Home' Advocate Communications : Fiordland Advocate 17 March 2011 Contents WHAT’S COOKING
Page 12 | 17 March, 2011
A recent one night stay in Oamaru
proved to be a surprisingly
pleasurable experience. The town’s
heritage limestone buildings – built between 1865 and 1885 – have
been totally refurbished, attracting tourists and locals alike.
They house a range of businesses including the classical Victorian
Criterion Hotel plus artists and craftspeople.
Fleur Sullivan, Otago’s renowned chef and restaurateur, has just
opened a unique eatery in the historic Loan & Mercantile building
near the boat harbour named, not surprisingly, the Loan and Merc.
She offers ploughmen’s lunches, pies and soups at midday and her
signature wild rabbit, venison and pickled walnut pie, colonial goose
and a carvery in the evening.
Fleur is expanding the business to include a function area. When we
visited her she was accepting old padded pews from the Salvation Army
to place at rectory tables.
It’s not Oamaru’s only foodie attraction. The Whitestone Cheese
Company was started in 1987 by Bob and Sue Berry “when the bottom
fell out of farming.”
And, “It’s more fun than shearing sheep,” says Bob. They now employ
60 people and have won awards every year for a variety of cow, sheep
and goat’s milk cheeses. Windsor Blue is the flagship cheese having
won 10 trophies including NZ Supreme Champion in 2006. You can visit
the factory and savour a range of cheeses at the adjoining café.
Whitestone cheeses are also served at Riverstone Kitchen, 12
kilometres north of Oamaru at the gateway to Waitaki Valley wine
country. Riverstone was named Cuisine Magazine’s 2010 Restaurant of
the Year being praised for its use of local produce. Bevan and Monique
Smith established the restaurant in a paddock on the family farm about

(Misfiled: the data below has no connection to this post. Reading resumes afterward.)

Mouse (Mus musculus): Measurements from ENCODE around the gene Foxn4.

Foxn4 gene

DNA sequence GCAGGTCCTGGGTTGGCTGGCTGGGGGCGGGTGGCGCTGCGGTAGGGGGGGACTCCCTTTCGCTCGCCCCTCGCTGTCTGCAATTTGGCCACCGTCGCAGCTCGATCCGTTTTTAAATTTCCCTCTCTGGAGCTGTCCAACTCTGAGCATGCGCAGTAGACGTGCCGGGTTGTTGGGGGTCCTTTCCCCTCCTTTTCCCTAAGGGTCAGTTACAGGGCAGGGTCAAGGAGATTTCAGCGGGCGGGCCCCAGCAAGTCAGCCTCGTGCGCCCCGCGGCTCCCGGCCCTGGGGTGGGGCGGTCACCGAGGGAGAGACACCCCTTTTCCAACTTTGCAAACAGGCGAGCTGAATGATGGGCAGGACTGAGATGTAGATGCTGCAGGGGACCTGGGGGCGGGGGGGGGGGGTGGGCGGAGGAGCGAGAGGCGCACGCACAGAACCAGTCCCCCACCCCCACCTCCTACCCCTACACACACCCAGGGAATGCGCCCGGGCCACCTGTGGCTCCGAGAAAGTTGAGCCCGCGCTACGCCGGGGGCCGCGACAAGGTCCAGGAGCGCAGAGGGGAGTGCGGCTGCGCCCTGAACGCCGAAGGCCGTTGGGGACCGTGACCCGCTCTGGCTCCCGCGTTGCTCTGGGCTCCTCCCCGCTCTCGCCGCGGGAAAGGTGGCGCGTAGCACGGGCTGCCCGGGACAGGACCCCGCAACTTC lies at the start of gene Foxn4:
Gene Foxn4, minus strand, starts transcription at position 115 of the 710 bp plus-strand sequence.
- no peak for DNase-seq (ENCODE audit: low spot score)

four years ago. Next door is a plant nursery and a rambling gift shop
where you can buy everything from the latest in trendy French tableware
to fun headstones for the garden.
Thirty kilometres south of Oamaru is Moeraki and Fleur Sullivan’s iconic
seafood restaurant. British television chef and restaurateur Rick Stein,
when told he could go anywhere in the world to write a travel article,
chose Fleur’s Place. Surrounded by the sea on three sides, Fleur’s can
choose the freshest of the catch from fishing boats when they return
to the harbour. It’s one of New Zealand’s premier culinary experiences.
Not to be missed.
This recipe was inspired after
seeing a cheese topped with nuts
1⁄2 cup white sugar
1 tablespoon golden syrup
3 tablespoons water
2 x Whitestone Brie or Camembert
a selection of berries, fresh or dried
fruit and/or nuts
To make the toffee, place the
sugar, golden syrup and water in a
large, heat-proof bowl suitable for
Microwave on high power for 1
minute. Stir to dissolve the sugar.
Continue to cook for 2-3 minutes,
until when a little of the toffee is
dropped into cold water it turns
solid. Cool the toffee for 1 minute.
Meanwhile, stack the cheeses one
on top of the other on a serving
Pile with berries, fruit and/or nuts.
Drizzle with the toffee.
This can be refrigerated for up to 1
hour. Serve at room temperature
with crackers for dessert or with
bubbles before dinner.
Cheese with toffee topping